Container Juniper Shrub Winter Dormancy - Zone 5 - December 2022

For the past few years (planted in 2019), we've had a creeping/crawling Juniper shrub planted in a patio container out back.  I put it in this container and attempted to prune it a little bit and wire it up when I was focused on trying my hand at bonsai.   Two years later (Spring of 2021), I was seeing some wire damage and (for now) abandoned the project.  My thought was....let this thing grow a bit more, then let's revisit it for pruning and shaping as it is more mature.  

On a recent walk in the backyard, I came across (or...really...'noticed') this shrub in the container and I was (temporarily) alarmed.  Look at it in the photo below.  It is maroon-ish/green.  Or, I suppose, one could view it as greenish/maroon-ish/brown-ish/grey-ish?  Is that a color? (That is a lot of 'ishes'.)

I snapped that photo and then went looking back in the garden diary here.  I found this post from two years ago - December of 2020.  Good news:  it was (then) the same color as today.  So, no problems here, it seems.   In February of 2021, I posted a photo showing how there was an insulation blanket of snow on top of it that (I think) helped protect it from the elements.  

The unique thing for this Juniper is that it is dealing with dormancy in a unique (to me) manner by changing color.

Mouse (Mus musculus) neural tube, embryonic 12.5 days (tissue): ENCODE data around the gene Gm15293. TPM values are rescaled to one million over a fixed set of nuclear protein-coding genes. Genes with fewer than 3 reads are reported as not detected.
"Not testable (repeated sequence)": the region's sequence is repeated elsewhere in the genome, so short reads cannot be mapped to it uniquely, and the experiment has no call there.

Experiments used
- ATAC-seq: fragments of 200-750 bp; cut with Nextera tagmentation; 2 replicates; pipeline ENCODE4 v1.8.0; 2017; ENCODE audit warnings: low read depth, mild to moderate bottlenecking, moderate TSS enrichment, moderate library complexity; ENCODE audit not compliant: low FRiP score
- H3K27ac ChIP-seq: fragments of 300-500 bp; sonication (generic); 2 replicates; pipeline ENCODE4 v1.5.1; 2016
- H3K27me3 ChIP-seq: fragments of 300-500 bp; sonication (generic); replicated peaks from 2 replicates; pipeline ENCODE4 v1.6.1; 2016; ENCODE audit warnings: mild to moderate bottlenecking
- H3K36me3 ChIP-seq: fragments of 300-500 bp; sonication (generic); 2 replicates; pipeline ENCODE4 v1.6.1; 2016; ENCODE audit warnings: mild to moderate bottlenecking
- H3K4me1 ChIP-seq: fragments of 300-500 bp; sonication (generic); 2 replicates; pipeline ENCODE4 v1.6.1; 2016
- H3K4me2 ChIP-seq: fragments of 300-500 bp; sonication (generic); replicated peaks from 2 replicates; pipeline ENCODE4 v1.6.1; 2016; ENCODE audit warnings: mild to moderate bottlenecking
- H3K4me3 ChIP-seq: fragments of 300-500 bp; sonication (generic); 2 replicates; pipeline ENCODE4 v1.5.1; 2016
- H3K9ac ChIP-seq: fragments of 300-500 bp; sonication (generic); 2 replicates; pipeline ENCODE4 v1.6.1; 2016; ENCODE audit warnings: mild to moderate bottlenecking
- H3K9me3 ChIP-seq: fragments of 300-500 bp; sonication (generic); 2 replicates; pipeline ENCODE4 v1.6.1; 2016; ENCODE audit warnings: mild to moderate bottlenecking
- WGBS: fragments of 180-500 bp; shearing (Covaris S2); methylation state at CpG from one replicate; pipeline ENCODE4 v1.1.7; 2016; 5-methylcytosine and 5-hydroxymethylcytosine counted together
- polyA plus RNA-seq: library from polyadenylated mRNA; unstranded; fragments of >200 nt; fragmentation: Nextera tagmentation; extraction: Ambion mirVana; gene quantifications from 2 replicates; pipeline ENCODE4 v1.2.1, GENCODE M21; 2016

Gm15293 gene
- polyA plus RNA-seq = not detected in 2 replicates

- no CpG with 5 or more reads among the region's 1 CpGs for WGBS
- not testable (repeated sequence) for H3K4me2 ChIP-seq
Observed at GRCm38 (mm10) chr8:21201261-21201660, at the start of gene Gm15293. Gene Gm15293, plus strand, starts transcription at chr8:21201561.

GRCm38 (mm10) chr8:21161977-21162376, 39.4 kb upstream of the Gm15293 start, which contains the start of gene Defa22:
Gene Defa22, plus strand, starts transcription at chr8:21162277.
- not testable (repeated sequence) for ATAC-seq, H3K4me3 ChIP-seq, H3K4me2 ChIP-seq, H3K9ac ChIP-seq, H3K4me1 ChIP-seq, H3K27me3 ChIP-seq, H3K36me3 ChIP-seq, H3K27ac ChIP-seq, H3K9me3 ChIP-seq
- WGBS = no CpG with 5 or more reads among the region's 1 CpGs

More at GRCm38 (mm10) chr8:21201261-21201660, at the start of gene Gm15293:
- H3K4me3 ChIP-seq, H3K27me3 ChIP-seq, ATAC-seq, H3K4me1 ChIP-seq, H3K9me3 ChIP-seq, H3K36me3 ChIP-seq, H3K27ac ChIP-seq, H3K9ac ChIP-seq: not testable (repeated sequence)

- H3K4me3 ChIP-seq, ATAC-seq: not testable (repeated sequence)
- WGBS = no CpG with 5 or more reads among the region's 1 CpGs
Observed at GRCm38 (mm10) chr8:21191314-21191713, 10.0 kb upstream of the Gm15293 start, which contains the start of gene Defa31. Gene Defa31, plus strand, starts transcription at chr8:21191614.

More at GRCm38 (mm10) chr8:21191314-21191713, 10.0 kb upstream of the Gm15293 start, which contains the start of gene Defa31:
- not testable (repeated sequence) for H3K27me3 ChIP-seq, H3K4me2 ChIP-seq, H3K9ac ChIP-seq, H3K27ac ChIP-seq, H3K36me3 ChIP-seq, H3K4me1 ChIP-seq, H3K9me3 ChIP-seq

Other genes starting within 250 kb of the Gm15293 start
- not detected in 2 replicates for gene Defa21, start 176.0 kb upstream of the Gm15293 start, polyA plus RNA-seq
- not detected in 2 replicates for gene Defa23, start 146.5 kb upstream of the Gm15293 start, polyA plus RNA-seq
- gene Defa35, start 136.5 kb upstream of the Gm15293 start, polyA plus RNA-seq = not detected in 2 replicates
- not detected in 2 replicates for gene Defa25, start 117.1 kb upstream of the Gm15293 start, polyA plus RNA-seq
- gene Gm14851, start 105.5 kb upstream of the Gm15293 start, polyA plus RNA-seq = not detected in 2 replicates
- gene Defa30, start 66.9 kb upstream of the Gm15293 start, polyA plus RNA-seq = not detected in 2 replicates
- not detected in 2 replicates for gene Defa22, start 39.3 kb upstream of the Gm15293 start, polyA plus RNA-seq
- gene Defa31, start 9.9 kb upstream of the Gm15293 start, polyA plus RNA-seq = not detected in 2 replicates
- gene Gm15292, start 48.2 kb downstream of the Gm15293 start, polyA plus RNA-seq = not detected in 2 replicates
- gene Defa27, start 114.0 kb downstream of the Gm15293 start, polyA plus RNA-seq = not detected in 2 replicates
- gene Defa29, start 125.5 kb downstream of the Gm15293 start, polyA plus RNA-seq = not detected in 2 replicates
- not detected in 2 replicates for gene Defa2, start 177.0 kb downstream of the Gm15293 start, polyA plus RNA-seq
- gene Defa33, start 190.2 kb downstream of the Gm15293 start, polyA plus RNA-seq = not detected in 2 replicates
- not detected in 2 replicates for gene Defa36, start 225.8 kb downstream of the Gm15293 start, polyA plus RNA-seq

Compare this conifer that appears to be going into dormancy with this Green Giant Thuja that I posted last week that is turning light brown.  These are very different - the Thuju is (I think) dying.  And this one is just changing for the upcoming season.  

In a NYT gardening column recently, Margaret Roach talked about botany. And how a little study of botany can be a great way of getting closer to your garden. From her column:

Putting some botany into our horticulture can help improve results in the garden. But best of all, it deepens our appreciation of how plants live their hard-working lives.
The closing section of her piece focuses on evergreens.  It felt very on.the.nose for my current view of this container shrub.  From the column:
“They’re always green,” Dr. Alvarez said, “but that doesn’t mean it’s always the same needles.

When she worked for the Central Park Conservancy, Dr. Alvarez heard the question regularly starting in the early fall, when the inner foliage of many conifers turned yellow and brown. “What’s wrong with the trees?” visitors wanted to know.

As part of their life cycle, conifers undergo leaf drop, too. But it’s a sequential one — not an annual process like that of deciduous trees, and not to be confused with discolored foliage throughout the tree or at the branch tips at other times, which may indicate disease or injury.

Each year, the oldest foliage fades and prepares to fall. How long each needle holds on before that is particular to the species, ranging from two years to four or more.

Admittedly, the process can look alarming.

There’s no need to panic, though. Nothing’s wrong — provided you know a little about how to read the tree leaves.

Emphasis, mine.

Not always the *same* needles.  That's a whole new thought to me.  But, it sure is helpful in thinking about how this Juniper (unknown variety) is navigating dormancy this Winter in this yellow container.  

Looking back at the photos, it seems that this shrub has put on some mass, despite being (mostly) left alone.  Something to put on my 2023 to-do list here is to take a closer look at this shrub and see if it is time to begin to prune and shape it into something more interesting.  

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